In recent times, underfloor heating has become a popular option for property owners interested in harnessing the finest technology. In doing so, a key concern for many is with regard to how these systems affect a property’s architecture. Particularly, it’s flooring. This is undoubtedly important, given that such systems use radiant heating in order to heat spaces effectively. Here, heat works best in materials that store and transfer heat efficiently.
Materials that possess a higher density or solid composition are, therefore, able to transfer radiant heat more effectively.
Our blog this week shows that beyond the high energy efficiency enjoyed by hydronic heating systems, they’re also capable of being accommodated within the unique design of your property. With the ability to work with a range of flooring options, take a look at which work best for your home or office.
This is among the more popular choices for hydronic heating systems. This is due to the fact that these types of floors retain heat well, ranking it high on the energy efficiency meter.
Due to its exceptional heating capabilities, tiled or stone flooring are number one choices in buildings that experience significant heat loss, such as conservatories. In fact, it has been demonstrated that their heating capacity can go up to a whopping 29°C or more, boasting a heat output of up to 200W/m². Given these features, they’re also a common choice for various parts of a given property, including bathrooms, kitchens, bedrooms, and utility rooms.
For property owners looking for a cost-effective solution, laminate flooring is a good choice for many reasons. Not only is it a decent choice for underfloor heating but it also offers up a stain and scratch resistant floor finish. If you opt for this choice, however, it is recommended that you discuss the installation of these systems with your flooring manufacturer.
Further, it would also be wise to consider the insulation capabilities of any underlays that are used when installing laminate floors on underfloor heating systems.
Wooden flooring is one of the best choices for underfloor heating. This sweeping trend, whilst origination from Scandinavian architecture, is now making its rounds in the Australian property market. Before opting for this choice, however, a number of factors need to be kept in mind. Do you prefer solid hardwood or engineered hardwood? How thick should your floor be? Here, it is important to note that thin and narrow floorboards are the best choice to enjoy high energy efficiency.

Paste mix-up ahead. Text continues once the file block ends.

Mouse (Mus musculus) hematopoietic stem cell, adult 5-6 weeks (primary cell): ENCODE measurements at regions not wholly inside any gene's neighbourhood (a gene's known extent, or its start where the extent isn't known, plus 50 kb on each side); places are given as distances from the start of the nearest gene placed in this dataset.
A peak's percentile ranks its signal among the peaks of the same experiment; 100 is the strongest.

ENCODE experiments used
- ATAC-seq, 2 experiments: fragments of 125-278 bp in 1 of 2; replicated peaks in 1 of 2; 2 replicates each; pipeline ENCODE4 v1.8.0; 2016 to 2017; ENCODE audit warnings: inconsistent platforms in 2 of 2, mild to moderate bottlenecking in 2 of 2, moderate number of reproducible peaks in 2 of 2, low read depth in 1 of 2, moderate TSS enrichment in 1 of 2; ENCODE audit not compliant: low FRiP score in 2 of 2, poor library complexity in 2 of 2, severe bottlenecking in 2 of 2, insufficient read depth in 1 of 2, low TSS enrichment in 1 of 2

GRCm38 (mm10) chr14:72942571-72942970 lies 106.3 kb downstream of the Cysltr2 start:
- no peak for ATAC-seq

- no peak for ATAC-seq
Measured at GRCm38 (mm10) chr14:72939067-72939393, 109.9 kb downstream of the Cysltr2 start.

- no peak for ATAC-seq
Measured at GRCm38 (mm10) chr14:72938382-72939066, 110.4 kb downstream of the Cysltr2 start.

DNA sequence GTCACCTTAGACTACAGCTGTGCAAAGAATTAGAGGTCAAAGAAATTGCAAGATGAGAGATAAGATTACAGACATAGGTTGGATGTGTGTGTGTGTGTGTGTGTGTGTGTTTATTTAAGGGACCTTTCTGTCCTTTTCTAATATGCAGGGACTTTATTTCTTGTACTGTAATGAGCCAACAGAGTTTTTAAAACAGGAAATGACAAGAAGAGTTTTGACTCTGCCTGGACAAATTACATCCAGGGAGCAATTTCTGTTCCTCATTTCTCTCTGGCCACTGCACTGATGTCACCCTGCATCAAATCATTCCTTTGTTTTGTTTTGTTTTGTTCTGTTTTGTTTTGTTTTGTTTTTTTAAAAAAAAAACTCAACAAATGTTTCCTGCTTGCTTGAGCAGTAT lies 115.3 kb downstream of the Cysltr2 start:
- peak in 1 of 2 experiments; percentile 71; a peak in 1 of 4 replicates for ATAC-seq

Further, with wooden flooring in place, it is important that property owners are cautious about not allowing surface temperatures to exceed 27℃, owing to its powerful thermal capabilities. Moreover, monitoring moisture and humidity in your environment is also critical, given that too much or too little of either could permanently alter and damage your floorboards.
For hydronic heating systems, carpeted flooring is another popular option for property owners. Here, it is important to note, however, that the material of the carpet or underlay does not act as insulator blocking heat. It is also recommended that carpets used with these systems do not possess a rubber backing. Carpet materials should allow for air to travel through it so condensation does not take place.
Concrete flooring for hydronic heating
Another type of flooring that is consistent with high energy efficiency is concrete.
Growing in use owing to the minimalist trend in the property and interior design industries, concrete floors are great for more than just aesthetic appeal. They are usually a key constituent in subfloor designs of many underfloor heating systems and, therefore, make a fitting type of flooring for a range of different of properties.
Beyond its superior energy efficiency, hydronic heating systems are also extremely adaptive to a range of design preferences.
This is no truer than when it comes to types of flooring. For property owners wishing to maintain their design freedom, these systems are undoubtedly the best choice.